Florida can’t quite seem to get marijuana policy right.
We are not purists, but when a well-known Tampa Bay-area strip club owner wins the moral high ground, chances are quite good you are doing something wrong.
For this impasse at least, you cannot blame Florida Man, but you can blame Florida lawmakers and regulators.
Voters in the state overwhelmingly legalized medical marijuana more than two years ago now. The questions of how to exactly deliver cannabis to people who need it were left to state regulators who promptly banned marijuana in its most familiar and popular form, while also creating what might be the some of the big business-friendliest rules seen in American marijuana.
Much of this mess is locked in the courts. A lower-court judge struck down the state’s ban on smokable flower cannabis, but the state Attorney General has appealed. Other challenges to how licenses are awarded and a challenge to the state’s ban on home-grown marijuana are also pending.
Florida patients can’t smoke weed, but amazingly, they also can’t eat it because the state Department of Health has yet to write rules dictating how edible marijuana is processed and sold. Sometime between legalization of medical cannabis and now, regulators were supposed to address edible cannabis, a hugely popular method of ingesting the drug, and one that health-conscious officials, so leery of smoking, ought to have embraced early on.
But they haven’t, and so as a result, there are no edibles in Florida. This has not stopped prominent edibles companies active in other states from taking one look at the potential in Florida (with its 21 million people, many of whom are older retirees and thus ideal customers for cannabis products) and signing on speculative agreements to sell edible cannabis, when and if the “regulatory landscape” improves.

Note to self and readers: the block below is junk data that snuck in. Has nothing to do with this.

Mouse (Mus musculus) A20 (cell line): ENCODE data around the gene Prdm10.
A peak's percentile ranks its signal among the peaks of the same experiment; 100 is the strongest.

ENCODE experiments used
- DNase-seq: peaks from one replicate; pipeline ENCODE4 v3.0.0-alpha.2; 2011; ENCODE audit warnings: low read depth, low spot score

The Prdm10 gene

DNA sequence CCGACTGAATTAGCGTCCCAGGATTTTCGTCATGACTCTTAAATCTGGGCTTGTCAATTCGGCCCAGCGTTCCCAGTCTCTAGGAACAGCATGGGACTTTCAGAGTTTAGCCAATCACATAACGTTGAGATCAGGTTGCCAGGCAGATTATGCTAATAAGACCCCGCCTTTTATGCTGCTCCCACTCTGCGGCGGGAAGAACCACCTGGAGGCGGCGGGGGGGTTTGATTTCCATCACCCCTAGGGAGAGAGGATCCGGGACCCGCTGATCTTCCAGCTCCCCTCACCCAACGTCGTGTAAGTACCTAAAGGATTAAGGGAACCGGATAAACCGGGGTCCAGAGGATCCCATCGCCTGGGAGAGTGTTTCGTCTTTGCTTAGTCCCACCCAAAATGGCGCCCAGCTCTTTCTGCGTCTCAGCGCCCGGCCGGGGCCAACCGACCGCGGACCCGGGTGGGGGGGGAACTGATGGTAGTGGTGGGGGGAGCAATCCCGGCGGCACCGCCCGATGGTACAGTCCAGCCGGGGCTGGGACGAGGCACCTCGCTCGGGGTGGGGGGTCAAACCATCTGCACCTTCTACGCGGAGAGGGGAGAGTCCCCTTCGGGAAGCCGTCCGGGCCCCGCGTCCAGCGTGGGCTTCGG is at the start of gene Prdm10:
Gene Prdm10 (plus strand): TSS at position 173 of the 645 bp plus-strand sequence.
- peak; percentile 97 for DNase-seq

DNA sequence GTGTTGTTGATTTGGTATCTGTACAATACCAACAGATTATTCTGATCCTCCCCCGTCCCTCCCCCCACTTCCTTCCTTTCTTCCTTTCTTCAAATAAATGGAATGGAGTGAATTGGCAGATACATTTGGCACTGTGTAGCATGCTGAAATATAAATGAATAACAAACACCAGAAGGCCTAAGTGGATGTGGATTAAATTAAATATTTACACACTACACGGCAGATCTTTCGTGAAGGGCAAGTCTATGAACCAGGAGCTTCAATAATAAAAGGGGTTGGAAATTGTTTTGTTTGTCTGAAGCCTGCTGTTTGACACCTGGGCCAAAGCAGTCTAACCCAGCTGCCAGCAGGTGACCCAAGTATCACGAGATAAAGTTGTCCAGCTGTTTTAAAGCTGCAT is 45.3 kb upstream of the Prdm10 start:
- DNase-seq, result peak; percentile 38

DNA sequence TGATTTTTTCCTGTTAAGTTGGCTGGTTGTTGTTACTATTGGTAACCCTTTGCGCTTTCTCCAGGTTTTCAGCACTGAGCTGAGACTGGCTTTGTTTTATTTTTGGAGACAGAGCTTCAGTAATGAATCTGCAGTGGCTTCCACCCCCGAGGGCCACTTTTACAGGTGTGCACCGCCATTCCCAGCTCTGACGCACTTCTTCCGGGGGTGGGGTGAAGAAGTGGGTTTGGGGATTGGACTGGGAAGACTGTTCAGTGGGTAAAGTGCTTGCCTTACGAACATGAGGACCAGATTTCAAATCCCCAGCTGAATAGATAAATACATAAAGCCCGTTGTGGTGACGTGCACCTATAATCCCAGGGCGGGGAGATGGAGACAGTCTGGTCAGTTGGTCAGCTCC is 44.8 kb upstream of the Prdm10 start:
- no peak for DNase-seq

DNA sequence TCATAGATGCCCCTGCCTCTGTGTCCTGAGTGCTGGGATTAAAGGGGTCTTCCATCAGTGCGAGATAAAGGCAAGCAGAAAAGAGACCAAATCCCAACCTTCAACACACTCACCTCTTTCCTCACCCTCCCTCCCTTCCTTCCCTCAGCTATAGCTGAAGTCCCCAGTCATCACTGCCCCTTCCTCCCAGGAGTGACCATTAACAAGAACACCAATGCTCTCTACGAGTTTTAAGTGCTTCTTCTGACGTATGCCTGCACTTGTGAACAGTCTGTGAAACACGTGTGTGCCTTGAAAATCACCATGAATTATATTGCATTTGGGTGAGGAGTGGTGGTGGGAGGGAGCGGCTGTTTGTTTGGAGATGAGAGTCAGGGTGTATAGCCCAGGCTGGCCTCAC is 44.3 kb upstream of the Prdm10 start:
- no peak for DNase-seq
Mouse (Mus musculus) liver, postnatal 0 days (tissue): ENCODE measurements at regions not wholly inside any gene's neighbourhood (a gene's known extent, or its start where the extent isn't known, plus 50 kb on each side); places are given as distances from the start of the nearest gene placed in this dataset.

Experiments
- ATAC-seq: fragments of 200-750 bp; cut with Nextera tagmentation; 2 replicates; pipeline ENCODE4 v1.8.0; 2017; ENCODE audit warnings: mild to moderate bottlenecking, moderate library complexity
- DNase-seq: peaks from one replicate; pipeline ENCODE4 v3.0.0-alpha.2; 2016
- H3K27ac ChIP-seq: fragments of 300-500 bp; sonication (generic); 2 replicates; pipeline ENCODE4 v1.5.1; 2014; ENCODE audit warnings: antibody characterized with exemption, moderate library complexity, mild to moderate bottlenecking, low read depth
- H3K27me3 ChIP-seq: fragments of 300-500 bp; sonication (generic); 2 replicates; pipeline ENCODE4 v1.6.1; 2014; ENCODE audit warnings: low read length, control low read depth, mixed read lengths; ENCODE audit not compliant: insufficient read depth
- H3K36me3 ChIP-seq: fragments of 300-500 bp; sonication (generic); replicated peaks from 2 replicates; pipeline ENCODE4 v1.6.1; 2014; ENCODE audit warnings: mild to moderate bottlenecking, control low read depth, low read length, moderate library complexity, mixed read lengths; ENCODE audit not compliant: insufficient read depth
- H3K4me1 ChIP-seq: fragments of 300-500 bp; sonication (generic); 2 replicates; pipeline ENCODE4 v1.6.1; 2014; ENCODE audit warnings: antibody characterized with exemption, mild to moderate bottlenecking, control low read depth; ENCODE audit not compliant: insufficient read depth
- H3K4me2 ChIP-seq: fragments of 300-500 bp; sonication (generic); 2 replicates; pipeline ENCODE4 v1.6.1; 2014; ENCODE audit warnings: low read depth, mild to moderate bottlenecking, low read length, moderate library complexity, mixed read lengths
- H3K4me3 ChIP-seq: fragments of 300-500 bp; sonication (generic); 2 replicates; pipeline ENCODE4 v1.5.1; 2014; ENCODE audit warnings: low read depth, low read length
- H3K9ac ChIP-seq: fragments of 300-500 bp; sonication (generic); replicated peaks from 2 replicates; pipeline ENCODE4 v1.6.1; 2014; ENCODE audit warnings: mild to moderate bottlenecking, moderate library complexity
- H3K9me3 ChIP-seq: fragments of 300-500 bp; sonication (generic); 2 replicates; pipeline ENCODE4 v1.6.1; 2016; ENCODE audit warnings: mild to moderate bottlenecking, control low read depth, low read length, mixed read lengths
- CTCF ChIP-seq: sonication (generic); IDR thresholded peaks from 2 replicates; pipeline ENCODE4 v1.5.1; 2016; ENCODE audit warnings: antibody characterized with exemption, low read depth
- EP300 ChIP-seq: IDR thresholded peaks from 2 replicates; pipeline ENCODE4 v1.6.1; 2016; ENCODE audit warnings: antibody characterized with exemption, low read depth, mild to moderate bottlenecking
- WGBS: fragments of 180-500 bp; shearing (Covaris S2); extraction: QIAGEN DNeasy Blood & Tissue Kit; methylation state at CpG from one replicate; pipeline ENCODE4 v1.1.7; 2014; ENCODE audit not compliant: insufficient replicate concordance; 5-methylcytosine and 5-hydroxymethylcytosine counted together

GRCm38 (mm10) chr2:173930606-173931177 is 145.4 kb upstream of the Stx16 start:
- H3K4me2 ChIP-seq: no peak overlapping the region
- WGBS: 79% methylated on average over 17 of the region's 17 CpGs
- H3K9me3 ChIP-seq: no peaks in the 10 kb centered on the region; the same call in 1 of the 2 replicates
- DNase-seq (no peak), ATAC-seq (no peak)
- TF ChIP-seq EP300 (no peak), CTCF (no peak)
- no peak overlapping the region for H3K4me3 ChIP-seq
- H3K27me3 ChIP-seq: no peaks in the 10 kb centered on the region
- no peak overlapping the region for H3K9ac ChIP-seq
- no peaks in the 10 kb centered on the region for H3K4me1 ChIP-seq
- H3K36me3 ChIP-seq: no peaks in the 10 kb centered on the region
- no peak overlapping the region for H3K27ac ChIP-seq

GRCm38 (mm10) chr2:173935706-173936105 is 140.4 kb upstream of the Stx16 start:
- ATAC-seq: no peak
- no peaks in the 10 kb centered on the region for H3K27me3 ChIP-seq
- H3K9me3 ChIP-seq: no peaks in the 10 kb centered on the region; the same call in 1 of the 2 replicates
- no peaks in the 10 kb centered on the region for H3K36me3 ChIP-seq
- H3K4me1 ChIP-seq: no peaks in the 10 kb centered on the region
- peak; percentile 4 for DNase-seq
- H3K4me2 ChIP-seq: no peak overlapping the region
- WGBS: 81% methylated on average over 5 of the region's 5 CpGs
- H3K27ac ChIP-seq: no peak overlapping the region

As for when that will be? Nobody can say. There is no timeline, there is no deadline, and there does not appear to be much movement at the state Health Department or any kind of sense of urgency to change any of that, leaving Florida patients — and the black market — with a DIY edibles scene and not much else.
Why is this? Why has it taken this long? It makes no sense. Blame may be partly laid at the feet of Rick Scott, Florida’s outgoing governor, who made a fortune in the private healthcare industry, who generally took a disinterested approach to cannabis.
It is likely that his replacement, Ron DeSantis, will be more keen to give his citizens what they want, the Tampa Bay Times recently guessed. According to the Times, DeSantis’s administration is “not interested in continuing” the legal fights keeping homegrow and smoked cannabis away from Floridians. If that obstructionism evaporates, that could mean good things for edibles.
But that would require action rather than merely the removal of an obstacle. A DeSantis Health Department may at last figure out how to instruct Florida companies how to combine fat-soluble cannabis with a fat like oil and then infused that oil into something humans can eat, but they’d still have to do it, and there’s no promise for when that might finally happen, or how long it could take.
Until then, Florida men and women are stuck illegally importing edibles from other states or making their own.
TELL US, do you medicate with cannabis edibles?